Download e-book for kindle: An Introduction to the Social History of Nursing by Robert Dingwall

By Robert Dingwall

ISBN-10: 0203403312

ISBN-13: 9780203403310

ISBN-10: 0415017866

ISBN-13: 9780415017862

In contemporary years the examine of nursing background in Britain has been remodeled by way of the applying of options and strategies from the social sciences to unique assets. The myths and legends that have grown up via a century of anecdotal writing were chipped away to bare the advanced tale of an profession formed and reshaped through social and technological swap. many of the paintings has been scattered in monographs, journals and edited collections.

The abilities of a social historian, a sociologist and a graduate nurse were introduced jointly to reconsider the historical past of recent nursing within the gentle of the newest scholarship. The account begins by means of the kind of nursing care to be had in 1800. This was once frequently supplied by way of the in poor health person's relatives or family servants. It lines the interdependent progress of common nursing and the trendy sanatorium and examines the separate origins and eventual integration of psychological nursing, district nursing, future health traveling and midwifery. It concludes with reflections at the clients for nursing within the 12 months 2000.

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Although it cannot have been easy to sustain good relationships with the sensitive and autocratic Florence, her family actually seem to have been a considerable source of support in her various adventures (Smith 1982:18–21). If they occasionally opposed her, it may have been less a matter of simple prejudice than of their recognition of her impulsive character and a rationalist suspicion of her mystic religious tendencies. These religious enthusiasms are an important element in understanding Florence Nightingale’s work.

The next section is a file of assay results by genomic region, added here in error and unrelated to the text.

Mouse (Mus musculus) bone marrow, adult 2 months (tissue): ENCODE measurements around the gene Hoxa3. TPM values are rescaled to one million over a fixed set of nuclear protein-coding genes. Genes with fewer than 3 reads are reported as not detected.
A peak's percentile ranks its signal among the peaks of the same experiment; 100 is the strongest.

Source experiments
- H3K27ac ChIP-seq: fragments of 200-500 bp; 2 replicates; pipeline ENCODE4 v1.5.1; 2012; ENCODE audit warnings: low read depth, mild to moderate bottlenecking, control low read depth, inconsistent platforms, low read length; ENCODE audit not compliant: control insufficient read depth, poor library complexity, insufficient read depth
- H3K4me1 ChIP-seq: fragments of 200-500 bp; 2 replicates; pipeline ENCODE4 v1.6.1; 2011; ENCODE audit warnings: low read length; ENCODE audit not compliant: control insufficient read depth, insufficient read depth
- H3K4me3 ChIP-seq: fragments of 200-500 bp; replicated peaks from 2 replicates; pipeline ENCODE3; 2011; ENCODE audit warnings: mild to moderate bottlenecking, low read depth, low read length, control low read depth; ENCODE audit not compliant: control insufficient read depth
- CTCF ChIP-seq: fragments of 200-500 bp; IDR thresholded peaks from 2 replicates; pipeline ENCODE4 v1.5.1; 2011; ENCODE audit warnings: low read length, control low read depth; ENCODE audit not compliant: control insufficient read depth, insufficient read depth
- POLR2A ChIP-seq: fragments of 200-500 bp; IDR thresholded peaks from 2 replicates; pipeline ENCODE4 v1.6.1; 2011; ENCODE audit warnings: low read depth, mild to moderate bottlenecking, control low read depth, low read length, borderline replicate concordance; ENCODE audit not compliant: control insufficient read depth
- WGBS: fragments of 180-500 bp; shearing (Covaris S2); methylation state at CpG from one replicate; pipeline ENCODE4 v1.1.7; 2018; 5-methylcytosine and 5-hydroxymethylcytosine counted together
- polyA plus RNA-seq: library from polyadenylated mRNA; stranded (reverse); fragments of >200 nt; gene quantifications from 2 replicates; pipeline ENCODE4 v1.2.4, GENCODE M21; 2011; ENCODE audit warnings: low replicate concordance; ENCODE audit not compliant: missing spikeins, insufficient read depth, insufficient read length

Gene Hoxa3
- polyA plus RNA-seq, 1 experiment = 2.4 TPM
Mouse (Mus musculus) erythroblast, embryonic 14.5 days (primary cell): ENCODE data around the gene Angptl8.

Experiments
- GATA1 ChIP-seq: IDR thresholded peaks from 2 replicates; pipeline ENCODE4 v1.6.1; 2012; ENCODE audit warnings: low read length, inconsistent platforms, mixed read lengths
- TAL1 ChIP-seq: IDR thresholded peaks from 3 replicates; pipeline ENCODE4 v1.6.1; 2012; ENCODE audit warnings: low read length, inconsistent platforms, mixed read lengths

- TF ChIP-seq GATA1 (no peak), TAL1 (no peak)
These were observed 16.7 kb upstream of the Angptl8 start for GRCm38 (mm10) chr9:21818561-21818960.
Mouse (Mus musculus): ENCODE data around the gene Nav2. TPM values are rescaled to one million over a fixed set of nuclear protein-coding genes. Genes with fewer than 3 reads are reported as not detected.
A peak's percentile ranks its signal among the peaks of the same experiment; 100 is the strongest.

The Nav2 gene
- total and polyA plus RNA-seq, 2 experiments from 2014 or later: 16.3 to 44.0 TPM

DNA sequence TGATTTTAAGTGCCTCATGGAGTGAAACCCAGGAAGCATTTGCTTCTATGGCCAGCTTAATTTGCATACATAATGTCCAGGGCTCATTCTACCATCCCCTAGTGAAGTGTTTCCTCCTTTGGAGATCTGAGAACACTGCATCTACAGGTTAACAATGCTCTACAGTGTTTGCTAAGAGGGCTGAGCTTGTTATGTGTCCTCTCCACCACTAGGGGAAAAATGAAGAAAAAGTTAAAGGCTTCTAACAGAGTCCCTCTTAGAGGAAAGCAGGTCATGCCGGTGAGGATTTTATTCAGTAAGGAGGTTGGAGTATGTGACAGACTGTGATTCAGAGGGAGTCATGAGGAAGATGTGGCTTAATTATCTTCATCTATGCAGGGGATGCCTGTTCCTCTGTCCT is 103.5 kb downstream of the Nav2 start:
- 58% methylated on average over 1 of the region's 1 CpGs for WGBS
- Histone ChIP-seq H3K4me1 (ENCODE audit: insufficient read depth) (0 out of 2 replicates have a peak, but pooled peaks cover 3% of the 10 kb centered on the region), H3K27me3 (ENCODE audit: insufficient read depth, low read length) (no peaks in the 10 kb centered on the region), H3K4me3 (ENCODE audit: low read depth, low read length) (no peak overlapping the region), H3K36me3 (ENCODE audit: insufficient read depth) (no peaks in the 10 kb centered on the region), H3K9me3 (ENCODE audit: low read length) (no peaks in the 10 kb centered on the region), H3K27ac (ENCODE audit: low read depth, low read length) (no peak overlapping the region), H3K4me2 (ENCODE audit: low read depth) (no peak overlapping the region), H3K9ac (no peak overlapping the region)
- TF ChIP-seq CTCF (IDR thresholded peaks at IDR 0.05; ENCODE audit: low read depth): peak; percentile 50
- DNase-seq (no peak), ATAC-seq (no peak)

Indeed, she was profoundly suspicious of them and imposed a much stricter discipline on their lives, reducing their diets and rigidly enforcing rules about the length of stay permitted. As Smith (1982:13–16) points out, the result was to precipitate an acute state of chaos and a financial crisis. The patients and servants voted with their feet. Within twelve months she seems to have run through two complete sets of servants and there was only one nurse left in employment by August 1854. The bed occupancy never seems to have exceeded 30 per cent.

The different judgements may reflect the different standards of the genteel reformers and the professional surgeons. Were hospitals to be compared with the homes of the servantkeeping classes or with army barracks and field service conditions? Was the alleged problem of supply actually the result of an influx of inexperienced medical staff and orderlies who did not know how to work the system? The doctors certainly thought that the cholera epidemics were the result of misfortune rather than mismanagement and there is evidence that they were applying to the best of their ability the theories of the time about the prevention of transmission.

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An Introduction to the Social History of Nursing by Robert Dingwall


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